LOS ANGELES The success of the HBO series Big Love, which takes viewers inside the lives of a polygamous Mormon family, has spawned a furious cavalcade of pitch meetings all across Southern California as Producers attempt to cash in on the show's successful formula.
"Last year, I was pitching every variation on the Robinson Crusoe story I could because Lost was red hot," said Larry Goldstein, a Producer at Juice Entertainment. "Marooned, the story of a malfunctioning cruise ship, Deflated, about a punctured hot air balloon, and Rerouted, concerning a truck that gets diverted because of construction on I -95. But this year, religious fundamentalism is all the rage."
Goldstein refused to go on record with details from his recent pitch meetings at Viacom and TNT, but did allude to the religious faith he thought had the most potential for a series. "Wicca is the fastest growing religion in the country right now," he said. "Plus, the chicks are hot and into lesbianism."
While Juice Entertainment has not yet sold any pitches, Rita Rodsner of HRK Studios in Glendale recently sold an idea for a show about a family of Jews for Jesus to Showtime and is currently developing the concept.
"The family owns and runs a kosher delicatessen in Scarsdale," Rodsner said. "It's a real fish out of water, yet fish still in water kind of story. Bill Pullman is already attached as the father and we want someone like Ashley Oslen for the rebellious older daughter."
According to Reggie Tongue, an agent at William Morris, the nature of the television business is such that if a new show generates favorable buzz and gets ratings, it will be copied and repackaged by as many different producers to as many different networks as possible.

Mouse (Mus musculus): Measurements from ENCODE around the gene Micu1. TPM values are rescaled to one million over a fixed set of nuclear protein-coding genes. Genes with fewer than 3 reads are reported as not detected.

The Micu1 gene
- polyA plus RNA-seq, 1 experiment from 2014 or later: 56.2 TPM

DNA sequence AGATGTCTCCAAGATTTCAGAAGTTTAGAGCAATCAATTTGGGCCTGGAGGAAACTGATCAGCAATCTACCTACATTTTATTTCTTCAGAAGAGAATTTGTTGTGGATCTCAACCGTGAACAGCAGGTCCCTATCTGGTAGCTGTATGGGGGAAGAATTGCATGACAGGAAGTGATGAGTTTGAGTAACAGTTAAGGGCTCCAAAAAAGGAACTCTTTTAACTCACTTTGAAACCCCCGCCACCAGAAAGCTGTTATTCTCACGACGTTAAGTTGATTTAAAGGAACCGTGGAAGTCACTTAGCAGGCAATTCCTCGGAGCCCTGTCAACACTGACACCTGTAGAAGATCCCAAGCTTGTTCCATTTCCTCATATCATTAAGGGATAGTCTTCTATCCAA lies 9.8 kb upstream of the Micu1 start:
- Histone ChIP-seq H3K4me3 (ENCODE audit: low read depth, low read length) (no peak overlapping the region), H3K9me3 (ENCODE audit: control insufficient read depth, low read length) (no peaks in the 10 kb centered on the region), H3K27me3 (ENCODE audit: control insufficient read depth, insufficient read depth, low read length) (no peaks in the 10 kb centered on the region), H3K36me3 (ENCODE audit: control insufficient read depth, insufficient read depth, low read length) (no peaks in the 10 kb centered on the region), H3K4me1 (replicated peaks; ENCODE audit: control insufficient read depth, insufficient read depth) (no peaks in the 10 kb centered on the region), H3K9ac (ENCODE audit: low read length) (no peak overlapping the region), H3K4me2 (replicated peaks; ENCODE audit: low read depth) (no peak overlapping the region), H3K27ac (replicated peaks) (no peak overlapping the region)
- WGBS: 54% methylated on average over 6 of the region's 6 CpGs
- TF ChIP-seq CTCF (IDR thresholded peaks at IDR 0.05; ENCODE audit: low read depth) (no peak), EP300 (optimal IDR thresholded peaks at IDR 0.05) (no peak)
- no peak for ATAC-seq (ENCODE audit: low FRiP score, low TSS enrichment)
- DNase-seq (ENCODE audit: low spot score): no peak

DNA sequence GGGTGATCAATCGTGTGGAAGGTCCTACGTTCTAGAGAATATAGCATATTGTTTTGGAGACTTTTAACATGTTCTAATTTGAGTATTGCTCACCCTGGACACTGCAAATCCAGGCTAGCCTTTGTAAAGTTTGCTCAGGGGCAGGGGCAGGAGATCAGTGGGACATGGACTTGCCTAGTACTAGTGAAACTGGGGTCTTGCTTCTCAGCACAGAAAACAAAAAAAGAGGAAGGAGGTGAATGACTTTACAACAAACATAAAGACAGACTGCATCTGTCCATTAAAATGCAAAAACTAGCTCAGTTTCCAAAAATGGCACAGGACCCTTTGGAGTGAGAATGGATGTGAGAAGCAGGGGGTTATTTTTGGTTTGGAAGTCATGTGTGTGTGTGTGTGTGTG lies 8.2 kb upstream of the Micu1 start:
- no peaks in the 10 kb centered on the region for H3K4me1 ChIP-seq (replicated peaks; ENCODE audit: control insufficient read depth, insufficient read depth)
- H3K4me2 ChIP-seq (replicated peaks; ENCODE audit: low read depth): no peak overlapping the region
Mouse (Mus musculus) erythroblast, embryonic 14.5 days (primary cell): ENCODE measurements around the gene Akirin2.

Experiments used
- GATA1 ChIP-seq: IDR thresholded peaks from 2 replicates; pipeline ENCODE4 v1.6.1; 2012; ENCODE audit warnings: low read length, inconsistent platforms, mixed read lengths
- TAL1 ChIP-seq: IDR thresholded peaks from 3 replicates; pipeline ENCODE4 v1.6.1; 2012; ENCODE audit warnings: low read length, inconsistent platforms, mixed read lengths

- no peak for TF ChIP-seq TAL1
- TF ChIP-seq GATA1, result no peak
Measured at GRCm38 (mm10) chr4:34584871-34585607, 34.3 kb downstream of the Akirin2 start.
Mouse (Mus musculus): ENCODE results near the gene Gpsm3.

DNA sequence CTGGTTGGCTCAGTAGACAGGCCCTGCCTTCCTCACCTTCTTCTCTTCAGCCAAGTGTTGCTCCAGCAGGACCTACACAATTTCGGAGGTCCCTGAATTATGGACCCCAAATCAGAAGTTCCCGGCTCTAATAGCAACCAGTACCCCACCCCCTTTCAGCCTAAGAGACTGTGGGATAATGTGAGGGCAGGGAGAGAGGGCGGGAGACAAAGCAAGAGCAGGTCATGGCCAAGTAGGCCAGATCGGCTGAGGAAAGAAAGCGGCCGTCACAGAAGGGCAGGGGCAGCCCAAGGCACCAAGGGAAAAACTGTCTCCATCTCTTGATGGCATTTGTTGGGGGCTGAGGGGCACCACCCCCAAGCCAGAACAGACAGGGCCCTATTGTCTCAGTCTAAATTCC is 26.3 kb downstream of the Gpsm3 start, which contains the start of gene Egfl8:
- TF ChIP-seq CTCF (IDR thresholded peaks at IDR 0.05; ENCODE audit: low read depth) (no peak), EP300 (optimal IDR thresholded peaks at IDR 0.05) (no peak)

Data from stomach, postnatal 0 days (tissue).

"That's how creativity works. First, Coke came out with Diet Coke. Then Pepsi came out with Diet Pepsi. Then Pepsi invented Pepsi with Lemon and Coke followed suit. All art is derivative," Tongue said.
However, not all denominations are eager for the exposure that comes from a television show. Jan Jaffner, an executive producer at Cumstock Features, was developing a series for CBS based on the life of L. Ron Hubbard, the founder of Scientology, when the show was abruptly canceled.
"They told me it was because test audiences weren't responsive," Jaffner said. "But, honestly, I wouldn't be surprised if (noted Scientologist Tom) Cruise had it torpedoed just like he did to that episode of South Park about Scientology. But its alright, I just switched out Hubbard with Charles Taze Russell, the founder of the Jehovah's Witnesses, and resold it to ABC."
But for those religions not well known in mainstream America, a potential TV show is considered a huge boon to the faith. At least one organization, The World Church of the Creator (WTOTC), has hired several veteran television writers to create a show in which the WTOTC figures prominently. So far, the writers Stan Jenkins and Lindsay Fish, have met with network executives at Bravo, TNN and VH1.
"The folks at VH1 loved the idea," Fish said. "But they were concerned that the church's core message of advancing of the white race wouldn't play well with the 35% of the VH1 audience classified by the church as "mud people.' So now, we're considering producing the whole series ourselves, and then selling DVD's and single episodes on iTunes."
However, Fish did not rule out running the series on TV in the future, especially if the other content delivery channels generated significant revenue.
"There's only one church in Hollywood, and everyone belongs to it. It's the church of AC Neilson. The church of ratings," Fish said. "That and Temple Sharey Tifelo on Wilshire Boulevard."